One of my personal favorite Garfield films is next at 4:45p/3:45c when he’s teamed with Joan Crawford in 1946’s Humoresque. Featuring a brilliant soundtrack by Isaac Stern, including Wagner’s Prelude and Love Death, it’s the story of star-crossed lovers, a classical musician from the wrong side of the tracks (Garfield) and his attraction to a wealthy, albeit neurotic married socialite (Crawford). Keep an eye out for Robert Blake (former Our Gang child actor who went on to star in TV’s Baretta). He plays Garfield’s character as a young boy.
TCM gives fans an inside look and the personal and professional life of John Garfield with an encore presentation of their original biodoc The John Garfield Story at 7pm/6c. Narrated by Garfield’s daughter Julie, this 2003 special follows the actor from his early Lower East Side upbringing through his twice-Oscar nominated career and his untimely death at the young age of 39 in 1952. Most interesting is the inclusion of details that his sudden death from a weak heart may have been the result of having been blacklisted in Hollywood.
Even if you don’t think you know who John Garfield is, you’ve likely seen TCM’s next feature, 1946’s The Postman Always Rings Twice. Based on James M. Cain’s romantic thriller, John Garfield created his ultimate working class rebel with his portrayal of drifter Frank Chambers. Lana Turner is breathtaking as Cora Smith, the manipulative married woman who convinces Frank to off her husband. Hume Cronyn (longtime spouse to Jessica Tandy) is among the film’s notable supporting actors.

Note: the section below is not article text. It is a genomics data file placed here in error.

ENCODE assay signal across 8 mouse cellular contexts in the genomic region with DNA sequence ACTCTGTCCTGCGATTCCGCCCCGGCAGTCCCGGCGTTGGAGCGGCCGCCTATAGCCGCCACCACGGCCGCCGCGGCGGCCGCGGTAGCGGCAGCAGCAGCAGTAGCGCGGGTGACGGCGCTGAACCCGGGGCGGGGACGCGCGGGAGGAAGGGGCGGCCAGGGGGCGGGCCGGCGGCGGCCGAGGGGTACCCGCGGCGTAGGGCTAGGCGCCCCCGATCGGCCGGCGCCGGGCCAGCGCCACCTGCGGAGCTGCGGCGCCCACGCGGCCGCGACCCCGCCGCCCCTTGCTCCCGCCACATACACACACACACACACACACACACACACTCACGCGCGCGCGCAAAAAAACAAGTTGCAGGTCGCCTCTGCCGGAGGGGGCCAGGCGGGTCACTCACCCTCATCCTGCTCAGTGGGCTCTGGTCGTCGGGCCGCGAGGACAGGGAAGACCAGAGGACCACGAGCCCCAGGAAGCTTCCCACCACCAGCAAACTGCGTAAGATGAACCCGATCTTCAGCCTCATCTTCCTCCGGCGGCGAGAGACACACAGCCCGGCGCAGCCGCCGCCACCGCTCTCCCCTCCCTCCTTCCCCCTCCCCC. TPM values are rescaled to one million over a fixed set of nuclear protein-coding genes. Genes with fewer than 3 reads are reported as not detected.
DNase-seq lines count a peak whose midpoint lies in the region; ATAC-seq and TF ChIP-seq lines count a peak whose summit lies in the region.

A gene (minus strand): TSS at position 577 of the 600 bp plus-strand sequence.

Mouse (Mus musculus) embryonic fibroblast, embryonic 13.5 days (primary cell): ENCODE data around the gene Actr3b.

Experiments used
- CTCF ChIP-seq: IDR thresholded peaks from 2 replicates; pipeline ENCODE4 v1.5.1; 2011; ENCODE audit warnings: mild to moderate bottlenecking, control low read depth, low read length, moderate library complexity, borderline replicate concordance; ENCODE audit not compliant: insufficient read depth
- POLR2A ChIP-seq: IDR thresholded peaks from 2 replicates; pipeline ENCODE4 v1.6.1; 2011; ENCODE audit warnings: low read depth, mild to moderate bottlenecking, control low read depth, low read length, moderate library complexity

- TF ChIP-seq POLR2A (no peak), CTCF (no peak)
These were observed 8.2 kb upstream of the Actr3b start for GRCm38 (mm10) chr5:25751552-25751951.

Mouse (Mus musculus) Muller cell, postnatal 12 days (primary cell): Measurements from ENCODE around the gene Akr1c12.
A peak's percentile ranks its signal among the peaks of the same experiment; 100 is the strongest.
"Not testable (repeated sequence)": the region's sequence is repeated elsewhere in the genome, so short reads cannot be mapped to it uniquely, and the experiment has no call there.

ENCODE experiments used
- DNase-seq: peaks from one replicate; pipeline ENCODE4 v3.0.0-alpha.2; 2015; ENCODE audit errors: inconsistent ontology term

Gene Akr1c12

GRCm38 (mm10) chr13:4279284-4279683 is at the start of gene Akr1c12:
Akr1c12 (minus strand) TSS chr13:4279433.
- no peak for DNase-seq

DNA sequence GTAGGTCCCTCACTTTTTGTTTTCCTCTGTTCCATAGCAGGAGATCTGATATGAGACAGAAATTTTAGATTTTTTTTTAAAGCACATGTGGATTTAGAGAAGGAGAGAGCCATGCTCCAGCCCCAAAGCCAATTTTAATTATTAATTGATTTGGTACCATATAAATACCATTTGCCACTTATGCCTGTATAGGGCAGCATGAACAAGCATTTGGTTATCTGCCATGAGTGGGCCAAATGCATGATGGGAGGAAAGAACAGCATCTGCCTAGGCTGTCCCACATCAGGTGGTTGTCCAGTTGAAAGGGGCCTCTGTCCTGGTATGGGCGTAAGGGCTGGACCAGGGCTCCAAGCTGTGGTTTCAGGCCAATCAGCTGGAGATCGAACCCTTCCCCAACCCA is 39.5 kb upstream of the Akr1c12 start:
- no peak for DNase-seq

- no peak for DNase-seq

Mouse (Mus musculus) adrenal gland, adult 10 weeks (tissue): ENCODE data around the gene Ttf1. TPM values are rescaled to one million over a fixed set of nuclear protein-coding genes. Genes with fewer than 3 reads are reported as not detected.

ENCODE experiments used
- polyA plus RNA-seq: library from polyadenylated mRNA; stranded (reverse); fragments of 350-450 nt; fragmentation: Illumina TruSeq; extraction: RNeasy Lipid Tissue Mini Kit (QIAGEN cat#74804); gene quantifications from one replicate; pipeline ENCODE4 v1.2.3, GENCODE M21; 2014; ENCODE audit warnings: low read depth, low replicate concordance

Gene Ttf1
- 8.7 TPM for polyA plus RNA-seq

At 10pm/9c, Garfield’s next to last movie, The Breaking Point (1950) is next. Based on Ernest Hemmingway’s To Have and Have Not, Garfield is once again cast in a down-troden role. This time as a man who begins to run illegal immigrations into California. Further trouble ensues when he is blackmailed into helping a gang of criminals escape following a racetrack heist. Patricia Neal co-stars.
1949’s We Were Strangers is next at 12a/11c. The film marked the first time John Huston worked as an producer independent from a major studio. The film co-stars Jennifer Jones and delves into US foreign policy in a thinly veiled plot concerning revolutionaries attempting to overthrow the Cuban regime.
Garfield’s final film, He Ran All The Way is presented as the next-to-last film in TCM’s 24-hour marathon at 2am/1c. Cast for the final time as a down-on-his luck petty thief, Garfield and co-stars Norman Lloyd and Shelly Winters star in the now-obscure film that is the prefect example of the then-popular Film Noir genre.
For the final Garfield offering, TCM will air yet another wartime drama, 1943’s Destination Tokyo. In the film, Garfield got second billing to star Cary Grant. The plot centers around Grant as Captain Cassidy, who is acting on top secret orders to take his submarine from San Francisco to Tokyo in order to obtain classified info that will aide in the upcoming Doolittle Raid of 1942.
With that, TCM’s tribute to John Garfield comes to a close. Be sure and check my column tomorrow, as TCM honors my all-time favorite comedienne, Lucille Ball on what would have been the actress dubbed as Technicolor Tessie’s 100th Birthday.